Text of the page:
Kanna is actively working to ensure the cannabis industry is available to everyone, not just a group of folks who are taking advantage of “social equity” programs in cannabis states such as California, Colorado, and Oregon. He says many of those same people lobbied for, and helped enforce, prohibition on cannabis and are now taking advantage of the “green rush” in hopes of a quick cash out.
“We’re proactively finding and training workers who were disenfranchised or from low income communities to help them take advantage of jobs in the cannabis space. I’m excited to learn more on how we can do that at scale as we start to gain significant traction,” Mayan says.
Currently, in Oklahoma, 30 percent of the workers placed through Kanna are ex-convicts and unemployed veterans. And, many of the previously incarcerated people disenfranchised because of the previously illegal status of cannabis in the state.
“Since the war on drugs, cannabis has systematically disenfranchised families and communities across the U.S.,” Mayan says. “One thing’s for sure, people of color—black and brown families—were the ones who were primarily affected by this prohibition. I view the cannabis economy as an opportunity to provide reparations to those who had been previously affected, whether it’s through startup grants or equal/incentivized economic opportunities.”
Mayan points to Oklahoma’s policy of requiring the majority of a cannabis license owner—which is the relatively low cost of under $5,000—to be a state resident. And, there’s an Illinois law allowing for the expungement of marijuana-related criminal records and the establishment of a fund for restoration grants to aid people “disproportionately impacted” by the war on drugs.
Making the choice to ‘go green’
Mayan says before Kanna, he worked with co-founder Brad Faught on Fade, a barber booking marketplace startup in the North Texas area. Co-founder Vu Francois was working on a video sharing marketplace, Craterland. Both of these startups wound down due to market and capital attrition when at the same time they received a call from co-founder (and longtime friend of Faugt) Ziljian Aguirre about trimming the harvest on his newly opened cannabis farm.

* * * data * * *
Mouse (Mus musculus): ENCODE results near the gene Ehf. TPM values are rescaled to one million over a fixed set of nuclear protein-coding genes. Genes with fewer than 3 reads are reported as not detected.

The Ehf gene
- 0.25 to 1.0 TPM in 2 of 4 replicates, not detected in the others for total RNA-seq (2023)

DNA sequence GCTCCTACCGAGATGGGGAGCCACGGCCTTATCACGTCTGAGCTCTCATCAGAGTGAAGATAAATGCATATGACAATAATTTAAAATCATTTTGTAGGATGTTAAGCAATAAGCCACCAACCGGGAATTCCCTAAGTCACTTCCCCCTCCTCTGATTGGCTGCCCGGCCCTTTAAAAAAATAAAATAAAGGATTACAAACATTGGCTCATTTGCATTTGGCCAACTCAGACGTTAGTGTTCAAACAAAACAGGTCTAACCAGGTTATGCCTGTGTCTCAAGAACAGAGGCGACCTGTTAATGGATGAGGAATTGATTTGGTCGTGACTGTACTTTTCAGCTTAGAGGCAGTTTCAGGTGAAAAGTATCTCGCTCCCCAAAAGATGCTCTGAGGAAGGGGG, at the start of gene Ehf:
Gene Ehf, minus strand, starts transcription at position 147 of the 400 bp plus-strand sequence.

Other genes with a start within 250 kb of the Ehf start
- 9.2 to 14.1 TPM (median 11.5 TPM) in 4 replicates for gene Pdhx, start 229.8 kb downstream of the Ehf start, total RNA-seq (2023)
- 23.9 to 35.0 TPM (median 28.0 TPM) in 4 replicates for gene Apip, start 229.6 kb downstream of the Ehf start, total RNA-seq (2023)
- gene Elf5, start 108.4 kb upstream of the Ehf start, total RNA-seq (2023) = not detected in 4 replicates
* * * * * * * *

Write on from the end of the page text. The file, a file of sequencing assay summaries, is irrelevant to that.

The three Dallas area team members drove to Caddo, Oklahoma, and over the weekend learned the basics of the industry. They also heard a pitch from Aguirre about building Kanna to solve the challenge of finding trustworthy and trained workers.
Mayan sees the company goals as tied to the people on its platform, with an upward trajectory for high-performing, diligent workers who can build careers rather than find gigs through creating credible digital portfolios.
“For example, an entry level trimmer who works for a couple of months could use our L&D platform to gain the skills and certifications required to qualify for a job as part time grow help,” he says. “Eventually, they can keep using education and real time compensated work experience to graduate through different roles and become a full-time grower who’s earning six figures in under five years. That’s real change and we’ve already seen some of our workers graduate out of their roles and find full time jobs.”
Over the longer-term, Mayan sees Kanna vertically integrating across the life-cycle of working in cannabis within the next ten years. The goal is to offer a reliable and compliant starter kit to small- to medium-sized cannabis businesses across the U.S.
“We plan to be an evangelist for all of our workers within our ecosystem. A people optimization platform for the cannabis industry,” he says.
Right now, Mayan believes there’s a void in qualified workers for upper level roles at farms and dispensaries as the industry grows, and bias can tend to create “misinformed hires.”
“With Kanna, we plan to make relationship management effortless for both the employers and workers,” he says. “Eventually, [we will] become an all-in-one dashboard to manage your numerous native apps from compliance software to HR, payroll and benefits.”